Fed leaves interest rates unchanged, remains upbeat on economy

Wed Feb 1, 2017 4:11pm EST
 
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By Lindsay Dunsmuir and Jason Lange

WASHINGTON (Reuters) - The Federal Reserve held interest rates steady on Wednesday in its first meeting since President Donald Trump took office, but painted a relatively upbeat picture of the U.S. economy that suggested it was on track to tighten monetary policy this year.

The U.S. central bank said job gains remained solid, inflation had increased and economic confidence was rising, although it gave no firm signal on the timing of its next rate move.

Fed policymakers are still awaiting clarity on the possible impact of Trump's economic policies.

"Measures of consumer and business sentiment have improved of late," the Fed said in a unanimous statement following a two-day policy meeting in which it left its benchmark interest rate in a range of 0.50 percent to 0.75 percent.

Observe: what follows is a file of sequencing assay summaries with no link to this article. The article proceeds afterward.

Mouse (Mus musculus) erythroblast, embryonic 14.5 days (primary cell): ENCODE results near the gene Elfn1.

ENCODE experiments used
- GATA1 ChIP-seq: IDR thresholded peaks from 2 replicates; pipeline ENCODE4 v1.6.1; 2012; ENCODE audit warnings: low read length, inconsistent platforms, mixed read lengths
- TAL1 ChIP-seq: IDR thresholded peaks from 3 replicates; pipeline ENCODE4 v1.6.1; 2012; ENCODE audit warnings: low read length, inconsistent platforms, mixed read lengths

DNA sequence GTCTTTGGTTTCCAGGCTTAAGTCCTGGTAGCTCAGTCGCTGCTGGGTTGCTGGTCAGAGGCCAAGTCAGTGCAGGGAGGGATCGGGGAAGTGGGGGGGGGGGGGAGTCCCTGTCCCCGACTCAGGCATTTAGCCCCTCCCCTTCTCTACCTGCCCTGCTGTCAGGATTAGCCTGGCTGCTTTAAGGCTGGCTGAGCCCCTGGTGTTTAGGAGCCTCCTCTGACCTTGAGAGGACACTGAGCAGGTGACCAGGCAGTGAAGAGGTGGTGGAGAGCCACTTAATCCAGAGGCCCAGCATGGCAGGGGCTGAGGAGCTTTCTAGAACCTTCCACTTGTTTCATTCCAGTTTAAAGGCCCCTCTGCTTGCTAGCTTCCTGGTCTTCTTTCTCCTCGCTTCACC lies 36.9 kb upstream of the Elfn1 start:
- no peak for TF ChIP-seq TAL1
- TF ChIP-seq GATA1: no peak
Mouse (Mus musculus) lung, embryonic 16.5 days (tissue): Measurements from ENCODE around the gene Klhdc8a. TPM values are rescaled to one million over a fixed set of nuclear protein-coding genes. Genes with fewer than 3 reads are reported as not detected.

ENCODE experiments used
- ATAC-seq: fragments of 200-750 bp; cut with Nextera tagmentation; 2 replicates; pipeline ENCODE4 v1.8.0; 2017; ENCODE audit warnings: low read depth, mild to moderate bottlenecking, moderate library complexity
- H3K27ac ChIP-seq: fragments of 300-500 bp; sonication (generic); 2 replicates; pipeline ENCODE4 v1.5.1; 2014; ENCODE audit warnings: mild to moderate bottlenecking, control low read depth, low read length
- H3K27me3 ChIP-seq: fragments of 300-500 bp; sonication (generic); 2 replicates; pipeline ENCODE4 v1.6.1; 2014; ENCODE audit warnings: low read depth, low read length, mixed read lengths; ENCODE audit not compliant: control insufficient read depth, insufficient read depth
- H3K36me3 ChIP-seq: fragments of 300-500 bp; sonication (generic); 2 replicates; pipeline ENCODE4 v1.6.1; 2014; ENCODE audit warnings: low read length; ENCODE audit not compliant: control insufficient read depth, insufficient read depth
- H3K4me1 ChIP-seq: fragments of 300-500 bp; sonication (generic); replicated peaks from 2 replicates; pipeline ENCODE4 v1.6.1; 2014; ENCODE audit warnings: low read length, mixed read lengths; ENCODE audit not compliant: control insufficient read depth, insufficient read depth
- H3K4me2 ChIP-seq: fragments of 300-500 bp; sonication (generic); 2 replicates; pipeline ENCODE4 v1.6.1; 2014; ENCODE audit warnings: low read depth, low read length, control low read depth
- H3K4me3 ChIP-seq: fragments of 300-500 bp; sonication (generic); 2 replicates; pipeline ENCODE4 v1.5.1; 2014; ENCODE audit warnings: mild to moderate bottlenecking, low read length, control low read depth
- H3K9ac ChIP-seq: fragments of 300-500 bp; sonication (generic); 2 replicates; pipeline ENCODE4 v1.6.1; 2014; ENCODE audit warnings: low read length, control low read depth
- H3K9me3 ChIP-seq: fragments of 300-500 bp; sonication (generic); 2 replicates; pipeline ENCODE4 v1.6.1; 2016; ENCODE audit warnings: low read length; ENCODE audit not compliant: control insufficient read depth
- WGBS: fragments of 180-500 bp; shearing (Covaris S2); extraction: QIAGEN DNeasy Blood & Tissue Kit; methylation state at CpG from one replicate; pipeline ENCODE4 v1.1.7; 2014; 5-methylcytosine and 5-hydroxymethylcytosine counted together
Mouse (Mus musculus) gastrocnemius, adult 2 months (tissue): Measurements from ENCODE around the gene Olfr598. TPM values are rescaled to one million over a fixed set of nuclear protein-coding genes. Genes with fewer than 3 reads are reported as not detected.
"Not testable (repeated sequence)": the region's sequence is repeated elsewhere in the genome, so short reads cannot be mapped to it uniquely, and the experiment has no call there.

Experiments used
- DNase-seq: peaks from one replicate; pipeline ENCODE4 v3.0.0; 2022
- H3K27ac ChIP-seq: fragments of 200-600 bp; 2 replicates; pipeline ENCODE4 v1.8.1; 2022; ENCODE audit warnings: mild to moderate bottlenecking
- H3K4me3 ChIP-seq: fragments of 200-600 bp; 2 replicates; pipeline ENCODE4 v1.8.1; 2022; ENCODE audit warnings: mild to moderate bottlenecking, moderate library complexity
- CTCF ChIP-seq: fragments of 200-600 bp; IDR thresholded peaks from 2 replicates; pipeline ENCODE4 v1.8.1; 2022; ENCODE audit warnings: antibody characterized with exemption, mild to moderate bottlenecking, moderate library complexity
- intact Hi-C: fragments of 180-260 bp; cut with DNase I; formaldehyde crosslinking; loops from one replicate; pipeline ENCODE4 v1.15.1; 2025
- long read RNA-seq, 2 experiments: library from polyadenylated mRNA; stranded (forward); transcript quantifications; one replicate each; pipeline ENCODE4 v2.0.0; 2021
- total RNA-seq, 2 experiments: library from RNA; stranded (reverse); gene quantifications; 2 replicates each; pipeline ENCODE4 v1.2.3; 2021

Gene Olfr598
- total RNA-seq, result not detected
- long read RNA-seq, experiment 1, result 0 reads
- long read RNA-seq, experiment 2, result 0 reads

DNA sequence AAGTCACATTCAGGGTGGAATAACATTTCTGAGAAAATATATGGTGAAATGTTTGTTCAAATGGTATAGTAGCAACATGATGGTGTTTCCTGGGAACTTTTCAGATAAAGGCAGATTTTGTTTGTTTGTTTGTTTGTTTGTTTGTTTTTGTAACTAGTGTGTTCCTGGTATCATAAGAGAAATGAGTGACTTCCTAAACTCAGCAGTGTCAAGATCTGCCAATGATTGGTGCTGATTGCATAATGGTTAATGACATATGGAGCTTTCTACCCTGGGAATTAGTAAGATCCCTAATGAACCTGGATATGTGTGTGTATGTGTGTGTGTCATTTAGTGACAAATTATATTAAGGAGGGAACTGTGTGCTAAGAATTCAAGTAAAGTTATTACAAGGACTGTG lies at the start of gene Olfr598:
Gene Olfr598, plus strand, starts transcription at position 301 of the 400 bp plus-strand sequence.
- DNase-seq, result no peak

The Fed also highlighted that the unemployment rate, currently at 4.7 percent, was still hovering near its recent low.

Financial markets were little changed after the rate decision, while investors were still expecting the next rate increase to occur in June, according to Fed funds futures data compiled by the CME Group.

The Fed raised rates in December for only the second time in a decade and forecast three rate increases in 2017.

Fed Chair Janet Yellen recently underscored that, with the economy near full employment, the central bank risked a "nasty surprise" on inflation if it is too slow with rate hikes.   Continued...

 
Federal Reserve  Chair Janet Yellen holds a news conference following day two of the Federal Open Market Committee (FOMC) meeting in Washington, U.S. on December 14, 2016.  REUTERS/Gary Cameron/File Photo